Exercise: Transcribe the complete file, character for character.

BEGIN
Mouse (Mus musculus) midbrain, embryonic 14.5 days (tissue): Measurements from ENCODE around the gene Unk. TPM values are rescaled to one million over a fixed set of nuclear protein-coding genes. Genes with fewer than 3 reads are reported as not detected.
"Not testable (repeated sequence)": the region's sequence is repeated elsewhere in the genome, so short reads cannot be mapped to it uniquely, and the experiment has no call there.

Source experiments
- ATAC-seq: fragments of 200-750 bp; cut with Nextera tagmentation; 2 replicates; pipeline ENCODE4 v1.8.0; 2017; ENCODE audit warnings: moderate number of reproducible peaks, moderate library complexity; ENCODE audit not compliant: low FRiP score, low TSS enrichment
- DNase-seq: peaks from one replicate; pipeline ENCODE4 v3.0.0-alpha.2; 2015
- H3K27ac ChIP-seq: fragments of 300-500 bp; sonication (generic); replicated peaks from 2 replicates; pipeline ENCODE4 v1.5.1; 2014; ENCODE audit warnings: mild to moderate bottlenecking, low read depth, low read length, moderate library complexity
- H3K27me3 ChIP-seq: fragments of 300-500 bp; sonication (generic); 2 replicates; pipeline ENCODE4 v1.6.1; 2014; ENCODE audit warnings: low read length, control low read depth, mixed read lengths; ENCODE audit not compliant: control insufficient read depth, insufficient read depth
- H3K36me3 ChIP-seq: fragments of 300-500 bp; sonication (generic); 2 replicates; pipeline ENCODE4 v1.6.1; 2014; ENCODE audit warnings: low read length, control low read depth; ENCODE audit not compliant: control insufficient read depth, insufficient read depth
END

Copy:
Mouse (Mus musculus) midbrain, embryonic 14.5 days (tissue): Measurements from ENCODE around the gene Unk. TPM values are rescaled to one million over a fixed set of nuclear protein-coding genes. Genes with fewer than 3 reads are reported as not detected.
"Not testable (repeated sequence)": the region's sequence is repeated elsewhere in the genome, so short reads cannot be mapped to it uniquely, and the experiment has no call there.

Source experiments
- ATAC-seq: fragments of 200-750 bp; cut with Nextera tagmentation; 2 replicates; pipeline ENCODE4 v1.8.0; 2017; ENCODE audit warnings: moderate number of reproducible peaks, moderate library complexity; ENCODE audit not compliant: low FRiP score, low TSS enrichment
- DNase-seq: peaks from one replicate; pipeline ENCODE4 v3.0.0-alpha.2; 2015
- H3K27ac ChIP-seq: fragments of 300-500 bp; sonication (generic); replicated peaks from 2 replicates; pipeline ENCODE4 v1.5.1; 2014; ENCODE audit warnings: mild to moderate bottlenecking, low read depth, low read length, moderate library complexity
- H3K27me3 ChIP-seq: fragments of 300-500 bp; sonication (generic); 2 replicates; pipeline ENCODE4 v1.6.1; 2014; ENCODE audit warnings: low read length, control low read depth, mixed read lengths; ENCODE audit not compliant: control insufficient read depth, insufficient read depth
- H3K36me3 ChIP-seq: fragments of 300-500 bp; sonication (generic); 2 replicates; pipeline ENCODE4 v1.6.1; 2014; ENCODE audit warnings: low read length, control low read depth; ENCODE audit not compliant: control insufficient read depth, insufficient read depth